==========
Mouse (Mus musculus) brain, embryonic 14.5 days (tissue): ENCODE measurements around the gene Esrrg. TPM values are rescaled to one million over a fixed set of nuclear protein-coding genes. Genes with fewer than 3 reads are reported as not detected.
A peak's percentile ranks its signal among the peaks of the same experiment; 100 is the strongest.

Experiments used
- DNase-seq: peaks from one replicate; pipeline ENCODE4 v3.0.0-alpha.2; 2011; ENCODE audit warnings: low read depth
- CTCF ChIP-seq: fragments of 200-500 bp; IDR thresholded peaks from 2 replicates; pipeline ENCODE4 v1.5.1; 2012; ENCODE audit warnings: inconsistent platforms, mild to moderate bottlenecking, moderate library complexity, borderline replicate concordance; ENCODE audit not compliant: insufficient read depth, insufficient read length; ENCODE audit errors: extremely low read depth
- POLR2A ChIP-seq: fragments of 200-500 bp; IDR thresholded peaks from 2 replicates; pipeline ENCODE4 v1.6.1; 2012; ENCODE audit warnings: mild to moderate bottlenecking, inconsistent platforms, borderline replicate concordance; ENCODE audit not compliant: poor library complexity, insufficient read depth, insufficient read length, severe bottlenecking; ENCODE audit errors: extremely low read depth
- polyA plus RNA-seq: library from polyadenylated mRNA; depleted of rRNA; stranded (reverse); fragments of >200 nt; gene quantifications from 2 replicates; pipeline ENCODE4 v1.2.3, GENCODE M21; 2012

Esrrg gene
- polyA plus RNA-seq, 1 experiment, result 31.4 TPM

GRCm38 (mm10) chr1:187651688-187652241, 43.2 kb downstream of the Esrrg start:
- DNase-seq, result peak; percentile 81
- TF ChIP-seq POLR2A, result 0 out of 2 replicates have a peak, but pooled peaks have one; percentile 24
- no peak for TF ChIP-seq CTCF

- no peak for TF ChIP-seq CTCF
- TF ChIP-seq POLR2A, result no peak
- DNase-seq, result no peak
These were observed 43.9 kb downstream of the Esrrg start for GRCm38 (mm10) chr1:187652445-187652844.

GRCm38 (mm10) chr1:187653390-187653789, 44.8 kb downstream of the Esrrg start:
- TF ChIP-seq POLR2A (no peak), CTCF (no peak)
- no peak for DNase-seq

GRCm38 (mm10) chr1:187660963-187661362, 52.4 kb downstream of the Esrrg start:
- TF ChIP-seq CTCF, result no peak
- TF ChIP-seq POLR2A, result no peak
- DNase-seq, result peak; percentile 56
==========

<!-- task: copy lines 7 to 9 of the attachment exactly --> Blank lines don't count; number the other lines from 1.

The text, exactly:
- polyA plus RNA-seq: library from polyadenylated mRNA; depleted of rRNA; stranded (reverse); fragments of >200 nt; gene quantifications from 2 replicates; pipeline ENCODE4 v1.2.3, GENCODE M21; 2012

Esrrg gene
- polyA plus RNA-seq, 1 experiment, result 31.4 TPM